A wave of right-wing populism has swept across Europe in recent months as the continent struggles with its biggest refugee crisis since the end of World War II.
Anti-migrant parties in countries from Hungary to Germany to Slovakia are experiencing a record surge in support.
Here are some of the key players in Europe's populist movements:
Viktor Orban's conservative Fidesz party has seen soaring poll ratings at the expense of the far-right Jobbik, as he took an unapologetically hardline stance in the migrants crisis.
The Hungarian leader has sealed the country's southern borders with razor wire and fences, refusing to take in a single migrant under a mandatory EU quota scheme. The right-winger has styled himself as the defender of Christian Europe against Muslim hordes.
The conservative Law and Justice (PiS) party came to power last October and is deeply opposed to taking in refugees under an EU quota system.
Its leader Jaroslaw Kaczynsk had accused migrants of "bringing in all kinds of parasites which are not dangerous in their own countries, but which could prove dangerous for the local populations" in Europe.
The far-right Freedom Party -- already the third-largest party in parliament -- has topped opinion polls lately, with scores as high as 34 percent.
The nationalist party, which made it into a coalition government under its late leader Joerg Haider in the early 2000s, rails against "asylum cheats", organises demonstrations against planned centres for refugees and wants Austria's borders sealed.
The populist Danish People's Party formed in 1995 achieved a historic high score of 21.1 percent in the June 2015 elections. Although it is not in power, Denmark's right-wing minority government needs backing from the DPP to pass legislation.
It was behind a controversial measure passed in January allowing Denmark to seize valuables from refugees to pay for their stay.
The far-right National Front (FN) topped the vote in regional polls on December 6, forcing traditional parties to band together to keep them out of power.
Its leader Marine Le Pen has said migration into Europe recalls the "barbarian invasions" of the fourth century.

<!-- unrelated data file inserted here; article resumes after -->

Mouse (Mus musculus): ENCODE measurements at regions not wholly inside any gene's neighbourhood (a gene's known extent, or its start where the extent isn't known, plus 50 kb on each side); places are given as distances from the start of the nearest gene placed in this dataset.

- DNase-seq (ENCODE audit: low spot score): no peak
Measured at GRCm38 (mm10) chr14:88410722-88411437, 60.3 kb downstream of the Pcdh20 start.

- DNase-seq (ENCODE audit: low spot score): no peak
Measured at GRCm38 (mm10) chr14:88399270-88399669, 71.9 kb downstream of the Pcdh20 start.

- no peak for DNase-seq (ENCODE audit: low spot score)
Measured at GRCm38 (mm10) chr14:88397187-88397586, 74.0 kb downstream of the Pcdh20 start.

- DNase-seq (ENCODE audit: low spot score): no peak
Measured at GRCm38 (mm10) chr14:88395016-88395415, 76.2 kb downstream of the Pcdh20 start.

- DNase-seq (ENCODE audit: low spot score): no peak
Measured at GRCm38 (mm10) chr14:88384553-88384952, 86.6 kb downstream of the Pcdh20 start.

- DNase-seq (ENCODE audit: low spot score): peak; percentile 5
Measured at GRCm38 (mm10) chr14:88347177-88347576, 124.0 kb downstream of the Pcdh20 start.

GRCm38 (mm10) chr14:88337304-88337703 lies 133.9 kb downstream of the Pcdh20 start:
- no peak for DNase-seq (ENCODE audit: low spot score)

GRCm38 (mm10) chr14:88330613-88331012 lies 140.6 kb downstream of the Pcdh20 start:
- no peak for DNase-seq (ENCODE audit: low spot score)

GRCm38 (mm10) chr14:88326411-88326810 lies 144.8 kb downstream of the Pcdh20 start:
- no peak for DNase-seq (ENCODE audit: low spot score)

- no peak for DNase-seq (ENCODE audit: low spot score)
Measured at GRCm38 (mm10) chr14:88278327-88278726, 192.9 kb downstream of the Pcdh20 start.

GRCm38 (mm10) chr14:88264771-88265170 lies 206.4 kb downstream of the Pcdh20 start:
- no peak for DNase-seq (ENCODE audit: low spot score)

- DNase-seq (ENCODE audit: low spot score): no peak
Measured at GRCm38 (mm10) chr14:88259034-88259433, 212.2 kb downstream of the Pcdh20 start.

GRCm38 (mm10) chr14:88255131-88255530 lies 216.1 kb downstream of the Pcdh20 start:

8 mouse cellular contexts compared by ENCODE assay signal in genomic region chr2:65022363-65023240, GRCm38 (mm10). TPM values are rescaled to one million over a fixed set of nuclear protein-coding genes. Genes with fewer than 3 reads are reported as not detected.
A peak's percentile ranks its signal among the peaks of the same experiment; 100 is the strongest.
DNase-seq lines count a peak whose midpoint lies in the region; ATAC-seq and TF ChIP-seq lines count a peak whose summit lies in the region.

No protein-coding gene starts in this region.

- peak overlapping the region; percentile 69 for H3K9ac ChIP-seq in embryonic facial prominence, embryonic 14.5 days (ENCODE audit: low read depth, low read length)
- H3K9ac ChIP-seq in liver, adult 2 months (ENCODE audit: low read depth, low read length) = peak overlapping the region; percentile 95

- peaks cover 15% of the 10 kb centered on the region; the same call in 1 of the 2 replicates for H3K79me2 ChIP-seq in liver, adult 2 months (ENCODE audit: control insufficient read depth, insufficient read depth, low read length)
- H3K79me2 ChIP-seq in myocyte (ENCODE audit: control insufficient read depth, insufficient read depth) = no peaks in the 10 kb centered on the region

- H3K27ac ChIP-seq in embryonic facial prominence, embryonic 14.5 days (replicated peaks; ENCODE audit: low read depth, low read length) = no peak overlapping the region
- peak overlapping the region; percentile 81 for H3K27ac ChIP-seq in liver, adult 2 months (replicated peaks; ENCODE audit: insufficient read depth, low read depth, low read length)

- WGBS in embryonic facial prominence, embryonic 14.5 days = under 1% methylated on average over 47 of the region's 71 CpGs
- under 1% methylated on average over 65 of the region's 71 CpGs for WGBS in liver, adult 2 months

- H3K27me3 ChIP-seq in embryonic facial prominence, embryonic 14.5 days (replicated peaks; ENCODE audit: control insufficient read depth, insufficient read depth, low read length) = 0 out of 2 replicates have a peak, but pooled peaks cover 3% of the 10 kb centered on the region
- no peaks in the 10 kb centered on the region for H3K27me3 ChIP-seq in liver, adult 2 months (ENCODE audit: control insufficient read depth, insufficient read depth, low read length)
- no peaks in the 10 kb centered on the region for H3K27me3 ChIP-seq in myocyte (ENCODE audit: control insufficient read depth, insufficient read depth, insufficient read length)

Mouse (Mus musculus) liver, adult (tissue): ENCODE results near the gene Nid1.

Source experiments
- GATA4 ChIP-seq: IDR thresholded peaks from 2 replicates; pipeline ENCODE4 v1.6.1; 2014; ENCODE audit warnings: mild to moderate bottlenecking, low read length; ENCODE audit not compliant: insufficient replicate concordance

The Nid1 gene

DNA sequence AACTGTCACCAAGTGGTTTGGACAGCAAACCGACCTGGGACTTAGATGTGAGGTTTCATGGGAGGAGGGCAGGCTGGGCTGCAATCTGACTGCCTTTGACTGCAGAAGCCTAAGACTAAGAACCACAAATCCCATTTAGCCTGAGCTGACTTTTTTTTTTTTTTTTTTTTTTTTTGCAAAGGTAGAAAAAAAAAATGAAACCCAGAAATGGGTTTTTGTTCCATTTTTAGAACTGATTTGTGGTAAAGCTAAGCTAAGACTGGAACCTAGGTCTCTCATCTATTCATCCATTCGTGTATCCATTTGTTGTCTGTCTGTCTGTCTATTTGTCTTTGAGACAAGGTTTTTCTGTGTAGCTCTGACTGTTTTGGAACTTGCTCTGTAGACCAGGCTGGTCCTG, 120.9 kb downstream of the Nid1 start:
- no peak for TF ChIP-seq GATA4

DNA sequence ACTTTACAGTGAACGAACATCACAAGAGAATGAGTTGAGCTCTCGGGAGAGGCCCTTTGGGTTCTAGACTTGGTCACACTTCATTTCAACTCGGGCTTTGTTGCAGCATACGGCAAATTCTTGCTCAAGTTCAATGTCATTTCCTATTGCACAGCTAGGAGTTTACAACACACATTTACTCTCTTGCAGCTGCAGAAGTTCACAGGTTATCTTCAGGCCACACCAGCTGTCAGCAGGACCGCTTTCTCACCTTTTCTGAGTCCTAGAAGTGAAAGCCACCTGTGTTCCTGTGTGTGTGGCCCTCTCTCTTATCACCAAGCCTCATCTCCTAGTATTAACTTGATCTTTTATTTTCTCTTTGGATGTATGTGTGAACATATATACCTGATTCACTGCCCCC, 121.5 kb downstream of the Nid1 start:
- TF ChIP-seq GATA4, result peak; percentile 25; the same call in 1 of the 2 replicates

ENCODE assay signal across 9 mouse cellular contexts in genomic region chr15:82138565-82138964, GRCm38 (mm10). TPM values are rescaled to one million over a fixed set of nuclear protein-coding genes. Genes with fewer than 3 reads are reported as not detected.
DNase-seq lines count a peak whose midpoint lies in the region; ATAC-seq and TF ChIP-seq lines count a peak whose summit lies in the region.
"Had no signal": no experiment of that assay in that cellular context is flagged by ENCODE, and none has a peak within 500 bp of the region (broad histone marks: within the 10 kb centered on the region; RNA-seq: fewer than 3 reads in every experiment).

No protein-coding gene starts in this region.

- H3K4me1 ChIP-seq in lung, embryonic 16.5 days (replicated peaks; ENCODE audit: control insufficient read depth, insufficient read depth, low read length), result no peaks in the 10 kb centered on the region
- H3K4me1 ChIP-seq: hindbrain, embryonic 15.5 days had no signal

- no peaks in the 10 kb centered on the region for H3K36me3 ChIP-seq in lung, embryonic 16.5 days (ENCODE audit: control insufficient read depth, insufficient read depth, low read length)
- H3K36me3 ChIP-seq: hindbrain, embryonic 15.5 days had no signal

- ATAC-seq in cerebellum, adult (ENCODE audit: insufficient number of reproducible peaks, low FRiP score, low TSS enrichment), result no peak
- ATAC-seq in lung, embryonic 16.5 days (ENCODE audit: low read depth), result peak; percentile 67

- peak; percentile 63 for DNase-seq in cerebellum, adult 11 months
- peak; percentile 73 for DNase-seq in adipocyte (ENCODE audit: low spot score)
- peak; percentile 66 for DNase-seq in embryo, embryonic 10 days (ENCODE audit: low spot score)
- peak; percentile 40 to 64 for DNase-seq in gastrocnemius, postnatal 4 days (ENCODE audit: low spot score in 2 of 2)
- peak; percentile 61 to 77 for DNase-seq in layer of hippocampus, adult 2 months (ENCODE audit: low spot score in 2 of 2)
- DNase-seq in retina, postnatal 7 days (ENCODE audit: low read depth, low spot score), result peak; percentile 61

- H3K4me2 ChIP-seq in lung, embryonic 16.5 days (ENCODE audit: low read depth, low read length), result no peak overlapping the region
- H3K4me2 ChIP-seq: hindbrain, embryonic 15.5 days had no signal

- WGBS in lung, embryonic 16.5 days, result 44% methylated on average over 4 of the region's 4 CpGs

Opinion polls consistently show that the FN leader would make it to the second round of presidential elections in 2017, regardless of her opponent.
The neo-Nazi Golden Dawn captured seats in parliament in 2012 with 6.92 percent of the vote while Greece was in the throes of a sovereign debt crisis. It has orchestrated demonstrations against the opening of refugee shelters, but its popularity has not grown.
The far-right Freedom Party has steadily grown since its establishment a decade ago, stoked by its leader Geert Wilders' fiery anti-Islam and anti-European Union rhetoric.
While he was the front-runner in political polls on the back of the migrant crisis, Wilders' popularity has slumped lately ahead of an initial court appearance next week where he faces charges of inciting racial hatred.
The far-right Sweden Democrats were on the fringes until 2014, when they burst into parliament with 12.9 percent of the vote, becoming the country's third biggest political force. Opinion polls show them gaining popularity since summer 2015.
Anti-foreigner party The Dawn, captured eight seats in parliament in 2013. Czech President Milos Zeman, known for his anti-migrant rhetoric, sparked an uproar last year when he appeared on the same stage with Dawn officials.
The far-right Conservative People's Party of Estonia (EKRE) founded in 2012 entered parliament last year with seven seats. It holds torchlight night parades through Tallinn and one of its MPs has openly praised fascism.
The populist Alternative for Germany (AfD) was founded in 2013 on an anti-euro platform, but has since morphed into an anti-migrant party that sparked a storm in January after suggesting police may have to shoot at migrants at the borders.
Its popularity has risen as misgivings grow in Germany over a record influx of refugees. It is eyeing its first seats in three regional parliaments in Sunday's state elections.
Far-right nationalist party LS-Nase Slovensko made spectacular gains in elections last weekend.
The head of the LS-Nase Slovensko (Our Slovakia) party, 38-year-old Marian Kotleba, wants to impose order on the parasites in (Roma) settlements," to protect residents from "gypsy terror".